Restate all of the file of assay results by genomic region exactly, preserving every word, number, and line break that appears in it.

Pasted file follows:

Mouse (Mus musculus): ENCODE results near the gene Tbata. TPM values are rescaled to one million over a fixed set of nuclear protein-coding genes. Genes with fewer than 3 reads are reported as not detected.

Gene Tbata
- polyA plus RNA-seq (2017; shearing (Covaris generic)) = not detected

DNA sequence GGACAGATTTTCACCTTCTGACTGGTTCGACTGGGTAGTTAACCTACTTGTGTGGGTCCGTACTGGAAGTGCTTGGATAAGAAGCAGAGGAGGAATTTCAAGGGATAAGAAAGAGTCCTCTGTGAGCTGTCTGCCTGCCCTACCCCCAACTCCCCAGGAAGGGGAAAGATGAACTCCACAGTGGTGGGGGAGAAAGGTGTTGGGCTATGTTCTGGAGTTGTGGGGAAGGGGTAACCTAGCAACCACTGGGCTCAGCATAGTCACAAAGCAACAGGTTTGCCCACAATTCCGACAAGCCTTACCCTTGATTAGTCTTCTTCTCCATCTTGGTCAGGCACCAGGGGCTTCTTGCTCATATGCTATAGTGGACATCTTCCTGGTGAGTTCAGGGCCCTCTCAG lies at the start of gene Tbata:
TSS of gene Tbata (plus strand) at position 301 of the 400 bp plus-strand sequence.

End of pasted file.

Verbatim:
Mouse (Mus musculus): ENCODE results near the gene Tbata. TPM values are rescaled to one million over a fixed set of nuclear protein-coding genes. Genes with fewer than 3 reads are reported as not detected.

Gene Tbata
- polyA plus RNA-seq (2017; shearing (Covaris generic)) = not detected

DNA sequence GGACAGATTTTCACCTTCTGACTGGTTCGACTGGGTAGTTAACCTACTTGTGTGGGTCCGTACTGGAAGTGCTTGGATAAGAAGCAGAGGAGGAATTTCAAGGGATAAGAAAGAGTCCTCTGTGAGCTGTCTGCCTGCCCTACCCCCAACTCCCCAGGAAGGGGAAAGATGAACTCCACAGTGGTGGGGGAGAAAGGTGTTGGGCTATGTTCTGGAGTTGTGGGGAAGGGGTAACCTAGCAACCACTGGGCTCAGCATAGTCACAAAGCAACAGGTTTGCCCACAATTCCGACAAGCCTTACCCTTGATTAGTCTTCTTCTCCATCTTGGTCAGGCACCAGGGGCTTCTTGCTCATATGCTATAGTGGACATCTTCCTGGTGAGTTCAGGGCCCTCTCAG lies at the start of gene Tbata:
TSS of gene Tbata (plus strand) at position 301 of the 400 bp plus-strand sequence.